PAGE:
Redefining the HIV-related gut microbiome signature

NAISS 2024/5-155


NAISS Medium Compute

Principal Investigator:

Anders Sonnerborg


Karolinska Institutet

Start Date:


End Date:


Primary Classification:

10606: Microbiology (medical to be 30109 and agricultural to be 40302)

Secondary Classification:

10610: Bioinformatics and Systems Biology (methods development to be 10203)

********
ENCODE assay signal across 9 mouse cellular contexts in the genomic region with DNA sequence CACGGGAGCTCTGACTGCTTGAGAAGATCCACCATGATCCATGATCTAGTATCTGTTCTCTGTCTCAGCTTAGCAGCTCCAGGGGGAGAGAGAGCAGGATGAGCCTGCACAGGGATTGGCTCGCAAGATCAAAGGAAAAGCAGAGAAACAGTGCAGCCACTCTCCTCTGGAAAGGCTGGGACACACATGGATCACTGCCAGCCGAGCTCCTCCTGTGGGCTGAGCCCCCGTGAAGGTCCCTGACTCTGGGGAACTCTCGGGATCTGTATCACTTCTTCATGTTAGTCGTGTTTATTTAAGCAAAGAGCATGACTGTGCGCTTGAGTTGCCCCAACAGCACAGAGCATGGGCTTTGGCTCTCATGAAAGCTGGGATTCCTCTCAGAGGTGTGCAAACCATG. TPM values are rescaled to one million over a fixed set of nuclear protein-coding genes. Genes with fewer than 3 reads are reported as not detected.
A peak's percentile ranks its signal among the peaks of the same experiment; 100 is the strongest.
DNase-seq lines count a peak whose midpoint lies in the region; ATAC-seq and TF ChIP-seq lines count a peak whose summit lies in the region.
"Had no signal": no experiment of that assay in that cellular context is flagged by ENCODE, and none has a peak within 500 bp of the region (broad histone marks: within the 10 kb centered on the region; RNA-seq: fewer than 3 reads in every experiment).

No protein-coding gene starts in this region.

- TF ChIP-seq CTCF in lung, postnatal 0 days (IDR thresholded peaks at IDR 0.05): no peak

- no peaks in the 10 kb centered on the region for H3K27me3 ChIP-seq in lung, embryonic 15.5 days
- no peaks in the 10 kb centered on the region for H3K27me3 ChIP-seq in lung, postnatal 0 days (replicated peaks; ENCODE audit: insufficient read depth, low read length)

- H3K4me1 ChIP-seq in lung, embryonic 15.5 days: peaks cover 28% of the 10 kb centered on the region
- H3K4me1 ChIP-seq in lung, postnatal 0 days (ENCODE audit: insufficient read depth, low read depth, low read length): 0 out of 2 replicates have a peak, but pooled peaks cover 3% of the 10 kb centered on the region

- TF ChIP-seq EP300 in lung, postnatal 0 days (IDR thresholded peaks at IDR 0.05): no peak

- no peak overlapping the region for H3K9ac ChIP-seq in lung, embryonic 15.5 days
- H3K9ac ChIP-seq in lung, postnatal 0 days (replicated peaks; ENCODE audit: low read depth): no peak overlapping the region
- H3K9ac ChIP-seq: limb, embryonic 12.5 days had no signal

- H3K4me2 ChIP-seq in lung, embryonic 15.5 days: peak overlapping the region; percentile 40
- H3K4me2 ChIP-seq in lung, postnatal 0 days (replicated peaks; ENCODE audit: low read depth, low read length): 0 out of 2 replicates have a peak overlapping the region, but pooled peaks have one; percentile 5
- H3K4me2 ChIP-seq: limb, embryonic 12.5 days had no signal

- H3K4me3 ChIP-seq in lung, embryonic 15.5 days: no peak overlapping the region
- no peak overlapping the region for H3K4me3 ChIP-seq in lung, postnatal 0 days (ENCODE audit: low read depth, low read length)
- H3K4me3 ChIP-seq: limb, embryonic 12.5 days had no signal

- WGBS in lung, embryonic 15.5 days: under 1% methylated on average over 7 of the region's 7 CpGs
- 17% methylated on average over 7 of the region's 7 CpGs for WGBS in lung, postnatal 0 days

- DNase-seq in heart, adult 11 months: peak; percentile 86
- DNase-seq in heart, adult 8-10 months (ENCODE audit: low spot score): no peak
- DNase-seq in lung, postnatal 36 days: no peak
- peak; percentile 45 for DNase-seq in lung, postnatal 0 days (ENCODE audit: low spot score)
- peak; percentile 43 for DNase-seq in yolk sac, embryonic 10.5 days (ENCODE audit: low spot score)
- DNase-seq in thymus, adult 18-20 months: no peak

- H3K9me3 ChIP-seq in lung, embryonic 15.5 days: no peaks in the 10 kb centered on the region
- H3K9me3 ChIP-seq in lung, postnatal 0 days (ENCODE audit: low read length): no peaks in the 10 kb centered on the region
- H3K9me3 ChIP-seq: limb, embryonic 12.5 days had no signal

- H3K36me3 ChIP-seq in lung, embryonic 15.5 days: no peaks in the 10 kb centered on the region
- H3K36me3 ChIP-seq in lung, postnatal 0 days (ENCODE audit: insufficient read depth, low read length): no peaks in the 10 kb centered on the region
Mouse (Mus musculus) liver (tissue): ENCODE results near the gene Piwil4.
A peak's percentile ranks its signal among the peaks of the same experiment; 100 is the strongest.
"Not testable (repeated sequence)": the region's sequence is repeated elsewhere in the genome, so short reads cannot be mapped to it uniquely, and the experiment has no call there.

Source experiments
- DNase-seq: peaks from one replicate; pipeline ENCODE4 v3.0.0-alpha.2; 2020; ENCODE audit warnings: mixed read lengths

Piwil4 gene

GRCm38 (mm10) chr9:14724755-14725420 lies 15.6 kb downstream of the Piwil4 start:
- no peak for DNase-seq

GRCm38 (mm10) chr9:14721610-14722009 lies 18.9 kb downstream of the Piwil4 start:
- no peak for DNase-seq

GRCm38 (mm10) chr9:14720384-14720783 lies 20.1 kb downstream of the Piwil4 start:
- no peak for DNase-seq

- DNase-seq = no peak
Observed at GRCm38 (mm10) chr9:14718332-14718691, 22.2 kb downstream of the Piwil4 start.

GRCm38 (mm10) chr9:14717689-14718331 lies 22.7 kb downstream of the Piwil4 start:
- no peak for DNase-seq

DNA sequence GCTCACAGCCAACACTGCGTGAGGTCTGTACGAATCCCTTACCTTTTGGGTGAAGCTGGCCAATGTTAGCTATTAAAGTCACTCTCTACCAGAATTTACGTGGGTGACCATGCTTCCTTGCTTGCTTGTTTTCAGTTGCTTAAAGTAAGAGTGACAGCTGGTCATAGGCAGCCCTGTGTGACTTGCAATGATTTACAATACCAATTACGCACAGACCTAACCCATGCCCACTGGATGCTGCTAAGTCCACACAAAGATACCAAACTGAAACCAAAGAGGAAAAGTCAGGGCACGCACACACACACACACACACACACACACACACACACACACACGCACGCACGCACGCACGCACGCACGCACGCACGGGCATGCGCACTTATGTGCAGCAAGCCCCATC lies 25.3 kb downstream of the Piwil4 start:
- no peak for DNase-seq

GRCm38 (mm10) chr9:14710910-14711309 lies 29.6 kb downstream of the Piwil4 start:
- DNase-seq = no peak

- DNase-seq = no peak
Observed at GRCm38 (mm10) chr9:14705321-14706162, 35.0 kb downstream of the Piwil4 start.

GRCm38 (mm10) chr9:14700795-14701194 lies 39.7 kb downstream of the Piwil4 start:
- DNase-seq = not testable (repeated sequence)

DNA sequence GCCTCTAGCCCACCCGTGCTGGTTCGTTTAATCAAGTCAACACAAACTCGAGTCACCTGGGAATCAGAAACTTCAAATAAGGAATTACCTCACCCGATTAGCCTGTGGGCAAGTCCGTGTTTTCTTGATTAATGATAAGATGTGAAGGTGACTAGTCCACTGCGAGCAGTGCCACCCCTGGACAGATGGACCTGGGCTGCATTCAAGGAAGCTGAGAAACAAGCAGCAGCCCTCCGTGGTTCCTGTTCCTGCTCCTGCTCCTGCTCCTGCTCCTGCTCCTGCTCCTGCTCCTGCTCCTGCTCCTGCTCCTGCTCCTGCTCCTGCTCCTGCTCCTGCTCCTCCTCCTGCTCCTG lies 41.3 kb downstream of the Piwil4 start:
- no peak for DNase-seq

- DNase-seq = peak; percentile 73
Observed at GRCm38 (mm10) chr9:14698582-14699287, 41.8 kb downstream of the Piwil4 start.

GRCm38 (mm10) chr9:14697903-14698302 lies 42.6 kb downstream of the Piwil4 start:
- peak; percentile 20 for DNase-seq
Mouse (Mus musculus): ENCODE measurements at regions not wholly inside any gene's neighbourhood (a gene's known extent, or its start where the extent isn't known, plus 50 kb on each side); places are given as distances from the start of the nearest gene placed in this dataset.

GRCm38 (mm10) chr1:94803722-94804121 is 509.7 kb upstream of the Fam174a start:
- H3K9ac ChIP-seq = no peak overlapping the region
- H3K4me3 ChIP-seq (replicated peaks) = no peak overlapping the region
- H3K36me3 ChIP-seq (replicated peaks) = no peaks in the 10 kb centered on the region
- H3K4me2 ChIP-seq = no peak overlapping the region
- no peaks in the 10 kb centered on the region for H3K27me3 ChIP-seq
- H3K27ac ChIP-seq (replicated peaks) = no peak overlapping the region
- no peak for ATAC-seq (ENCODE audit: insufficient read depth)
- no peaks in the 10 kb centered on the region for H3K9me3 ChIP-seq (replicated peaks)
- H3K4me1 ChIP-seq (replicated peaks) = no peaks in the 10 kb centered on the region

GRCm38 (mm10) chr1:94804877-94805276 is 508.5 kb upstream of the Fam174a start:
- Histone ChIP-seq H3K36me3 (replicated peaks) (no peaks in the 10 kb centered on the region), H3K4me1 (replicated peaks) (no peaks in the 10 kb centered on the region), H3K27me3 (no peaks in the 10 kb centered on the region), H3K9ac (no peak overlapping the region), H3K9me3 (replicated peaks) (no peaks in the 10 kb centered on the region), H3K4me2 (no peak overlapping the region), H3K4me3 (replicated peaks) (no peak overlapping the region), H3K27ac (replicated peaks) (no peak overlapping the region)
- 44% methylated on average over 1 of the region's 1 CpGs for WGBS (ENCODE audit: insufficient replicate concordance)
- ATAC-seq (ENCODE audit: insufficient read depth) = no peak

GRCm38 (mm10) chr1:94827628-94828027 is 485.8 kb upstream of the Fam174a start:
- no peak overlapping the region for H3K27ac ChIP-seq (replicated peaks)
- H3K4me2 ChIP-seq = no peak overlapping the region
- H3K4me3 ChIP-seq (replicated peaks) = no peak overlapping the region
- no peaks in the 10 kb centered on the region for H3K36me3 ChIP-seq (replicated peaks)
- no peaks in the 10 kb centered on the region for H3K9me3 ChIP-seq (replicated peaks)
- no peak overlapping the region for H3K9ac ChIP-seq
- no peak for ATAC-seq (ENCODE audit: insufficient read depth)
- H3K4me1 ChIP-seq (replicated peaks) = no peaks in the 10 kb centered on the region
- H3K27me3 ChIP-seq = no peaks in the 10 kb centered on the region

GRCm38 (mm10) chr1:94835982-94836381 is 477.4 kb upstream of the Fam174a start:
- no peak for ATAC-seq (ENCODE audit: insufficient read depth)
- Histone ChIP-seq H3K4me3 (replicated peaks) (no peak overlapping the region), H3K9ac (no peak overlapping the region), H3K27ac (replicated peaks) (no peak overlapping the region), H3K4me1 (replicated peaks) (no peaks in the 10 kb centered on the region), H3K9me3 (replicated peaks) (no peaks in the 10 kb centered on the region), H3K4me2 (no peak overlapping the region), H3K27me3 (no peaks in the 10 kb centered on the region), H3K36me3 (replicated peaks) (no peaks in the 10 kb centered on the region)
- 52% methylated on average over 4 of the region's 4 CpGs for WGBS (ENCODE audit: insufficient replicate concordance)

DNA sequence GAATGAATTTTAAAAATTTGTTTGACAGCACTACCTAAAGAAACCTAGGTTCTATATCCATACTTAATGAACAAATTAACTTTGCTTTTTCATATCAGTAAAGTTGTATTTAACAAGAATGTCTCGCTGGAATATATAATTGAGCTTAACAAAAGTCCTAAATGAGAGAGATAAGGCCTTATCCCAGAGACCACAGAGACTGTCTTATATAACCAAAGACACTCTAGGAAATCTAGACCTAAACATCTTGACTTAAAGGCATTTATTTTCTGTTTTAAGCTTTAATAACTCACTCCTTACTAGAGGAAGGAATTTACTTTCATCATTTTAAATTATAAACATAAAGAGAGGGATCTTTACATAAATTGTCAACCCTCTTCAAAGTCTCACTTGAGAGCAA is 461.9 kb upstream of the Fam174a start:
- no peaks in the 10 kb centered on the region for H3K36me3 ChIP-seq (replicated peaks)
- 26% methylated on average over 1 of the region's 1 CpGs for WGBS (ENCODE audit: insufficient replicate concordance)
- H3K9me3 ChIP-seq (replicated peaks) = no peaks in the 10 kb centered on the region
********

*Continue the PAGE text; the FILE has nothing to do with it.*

The gut microbiota is a critical player in human health and disease by shaping human immunity and metabolism. Studies, including ours, have demonstrated links between gut microbiota alterations and HIV-1 immunopathogenesis, as well as chronic clinical complications, e.g., cardiovascular diseases. However, there are still substantial knowledge gaps. The microbiota contains a wide variety of microorganisms (bacteria, viruses, archaea, and fungi). The term microbiome refers to the entire habitat and their genes/genomes. Previous microbiome studies were based on either 16S rRNA gene sequencing which only profiles bacterial composition with low-resolution limited to genus level at best, or reference-based metagenomics which relies on reference sequences of known taxa and genes in the microbiome. Consequently, the so far reported HIV-related microbiome biomarkers are limited to known bacteria which constitute less than half of gut microbiota. Our pilot study found that using shotgun metagenome sequencing in people living with HIV (PLWH), most metagenome sequences (60%) were unmapped to any known microbial genomes. We hypothesize that these unknown/uncultured microbes play important roles in regulating physiology and immunity in PLWH. Our hypothesis is supported by a recent microbiome study in mice which applied a novel metagenomics approach integrating genomes of known and uncultured microbes showing that the strongest drivers of the diet-induced changes in mice were previously undetected taxa. The HIV-related gut microbiome signatures are thus to be redefined. In addition, the other microbial kingdoms, viruses (virome) and fungi (mycobiome), are understudied. Although their abundance in the human gut microbiome is much lower compared with bacteria, also shown by our pilot study, accumulating evidence suggests that they regulate physiology via multiple interactions with host cells within the gastrointestinal tract. The role of these other kingdoms of the microbiome in PLWH is yet to be clarified. In this project, we will analyze a large amount of metagenome data from very well-defined HIV cohorts using the novel metagenomics pipeline MetaPhlAn 4 to characterize the bacterial microbiome (bacteriome) and redefine the HIV-related bacteriome signatures. MetaPhlAn 4 uses the Species-level Genome Bin strategy to group both reference genomes and metagenome-assembled genomes (MAGs) into known and unknown species. An unknown species is a proxy for a species that remains uncultivated and whose existence relies on information from MAGs. In addition, we will establish new pipelines to characterize gut virome and mycobiome in relation to HIV infection and patient outcomes. Ultimately, by applying advanced bioinformatics and machine learning, new microbial species and metabolic pathways related to HIV infection and host immunity will be discovered. The study of the associations between virome and bacteriome biomarkers and clinical risk of e.g. cardiovascular events in this patient population offers the possibility to progress such biomarkers into clinical validation, by establishing standardized protocols that could also be exploited in different health conditions in non-HIV infected populations. Given the existence of microbiome-driven therapeutic approaches, the findings will offer an exciting prospect for personalized medicine, both early disease diagnosis and personalized therapies.